3) The significance of 2 is that the Hittites have a record of a war in western Anatolia on behalf of Alexadush (Alexander) of Wilusa (almost certainly Ilium) against an enemy who likely were Greeks. So Alexander/Paris might reflect a real person given a fictional history. (Imagine if there was a real King Arthur and some other real people in the historical version of Camelot. We can’t trust the Arthurian stories, but they would then have some real basis in history.) There’s a lot more fascinating historical info and speculation here. Barring discovery of Troy’s lost archives, we’ll probably never know. But The Iliad might include a distant memory of real people.

    No “social networking” was involved. Rather, poets earned their keep by singing stories that appealed to royal hosts (The Iliad treats the Greek characters mostly in a heroic fashion, which would have pleased the descendants of the Achaeans, but it also treats the Trojans heroically, a rarity – if not unique – in Bronze Age and much Iron Age literature, so the poets were playing for both Greek and Anatolian audiences and tried to make sure no one got too ticked off so as to kick the poet out of a royal banquet, or even into a royal dungeon.)

  7. Donovan says

    My sister is trying to do grad work on the genealogy of King Arthur’s legends. I’ll be sure to send her a link to the article and your criticism. As you say, the method is unique and interesting.

  8. Iain Walker says

    Another oddity about choosing Harry Potter and the Philosopher’s Stone as a control is how it seems to neglect how portrayals of social networks can be skewed by narrative techniques and character viewpoints. With few exceptions, Rowling uses a restricted third-person narrative style so that most of what the reader sees is filtered through Harry – a somewhat introverted character who is not the greatest observer of social interactions. So, for example, we get a strong focus on inter-House rivalries (especially in sport), but we see nothing of the presumably less adversarial interactions based on non-House-based school clubs and societies (we’re told they exist, but that’s it). So it’s not just that the setting of an old fashioned British boarding school is unlikely to resemble Facebook in its social network properties – it’s also that even if it did, this wouldn’t necessarily be obvious given the limited viewpoint through which the reader experiences it.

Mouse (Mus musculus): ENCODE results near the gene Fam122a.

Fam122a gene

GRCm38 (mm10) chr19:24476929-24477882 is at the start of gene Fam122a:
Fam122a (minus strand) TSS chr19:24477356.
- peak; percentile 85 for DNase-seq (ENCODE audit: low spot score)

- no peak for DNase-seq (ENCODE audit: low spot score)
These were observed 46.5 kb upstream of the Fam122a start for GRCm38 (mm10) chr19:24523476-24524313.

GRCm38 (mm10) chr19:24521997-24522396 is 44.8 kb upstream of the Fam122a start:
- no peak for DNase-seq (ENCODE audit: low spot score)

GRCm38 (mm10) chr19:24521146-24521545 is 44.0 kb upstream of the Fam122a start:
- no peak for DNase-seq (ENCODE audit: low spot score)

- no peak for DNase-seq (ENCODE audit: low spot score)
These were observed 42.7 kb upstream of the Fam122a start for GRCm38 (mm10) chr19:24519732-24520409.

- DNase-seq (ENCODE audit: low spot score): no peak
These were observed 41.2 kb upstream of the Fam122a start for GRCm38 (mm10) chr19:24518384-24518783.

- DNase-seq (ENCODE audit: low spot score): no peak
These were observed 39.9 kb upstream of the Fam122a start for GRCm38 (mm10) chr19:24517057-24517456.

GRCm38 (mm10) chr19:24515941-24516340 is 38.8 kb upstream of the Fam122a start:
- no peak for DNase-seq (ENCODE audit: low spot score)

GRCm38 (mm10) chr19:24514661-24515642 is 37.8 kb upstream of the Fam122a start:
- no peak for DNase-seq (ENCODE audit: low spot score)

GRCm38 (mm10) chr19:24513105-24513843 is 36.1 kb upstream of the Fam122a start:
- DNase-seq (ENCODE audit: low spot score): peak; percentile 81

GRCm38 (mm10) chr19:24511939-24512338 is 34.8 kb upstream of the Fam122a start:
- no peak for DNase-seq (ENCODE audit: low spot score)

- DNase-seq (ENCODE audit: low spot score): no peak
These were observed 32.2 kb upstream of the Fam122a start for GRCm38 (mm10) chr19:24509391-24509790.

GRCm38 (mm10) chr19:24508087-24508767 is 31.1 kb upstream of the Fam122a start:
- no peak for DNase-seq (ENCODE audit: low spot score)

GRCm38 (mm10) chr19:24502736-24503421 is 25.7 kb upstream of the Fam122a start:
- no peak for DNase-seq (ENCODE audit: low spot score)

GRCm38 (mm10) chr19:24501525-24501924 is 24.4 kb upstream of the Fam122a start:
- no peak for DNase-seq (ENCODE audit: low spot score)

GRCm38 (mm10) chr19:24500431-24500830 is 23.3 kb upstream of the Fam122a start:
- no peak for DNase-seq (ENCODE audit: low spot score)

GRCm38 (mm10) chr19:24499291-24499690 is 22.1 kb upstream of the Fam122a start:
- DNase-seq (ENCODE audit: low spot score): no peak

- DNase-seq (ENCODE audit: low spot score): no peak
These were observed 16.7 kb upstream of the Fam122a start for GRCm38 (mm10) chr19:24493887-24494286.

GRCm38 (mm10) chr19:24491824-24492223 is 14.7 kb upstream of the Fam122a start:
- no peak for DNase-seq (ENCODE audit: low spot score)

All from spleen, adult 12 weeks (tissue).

9. jakc says

    I think you’re right Richard that this could have been an interesting study had they stuck to the connections and similarities they did find, but instead they reach one of those Emily Litello moments (what’s all this I hear about endangered feces?)

  10. Jeffrey Kramer says

    …the tale [of the Iliad] as a whole was freely built up over a very long span of time. Yes, that means a man named Homer did not write the Iliad, at least the Iliad we have, but rather a series of anonymous bards over many centuries did.

    The word “write” here is somewhat ambiguous. Even if one man did not invent all the plot elements, one man might still have composed all of the text as we have it. Charles Perrault didn’t invent any of the famous folk tales, but he did (so far as we know) write every word of the Tales of Mother Goose.

    • says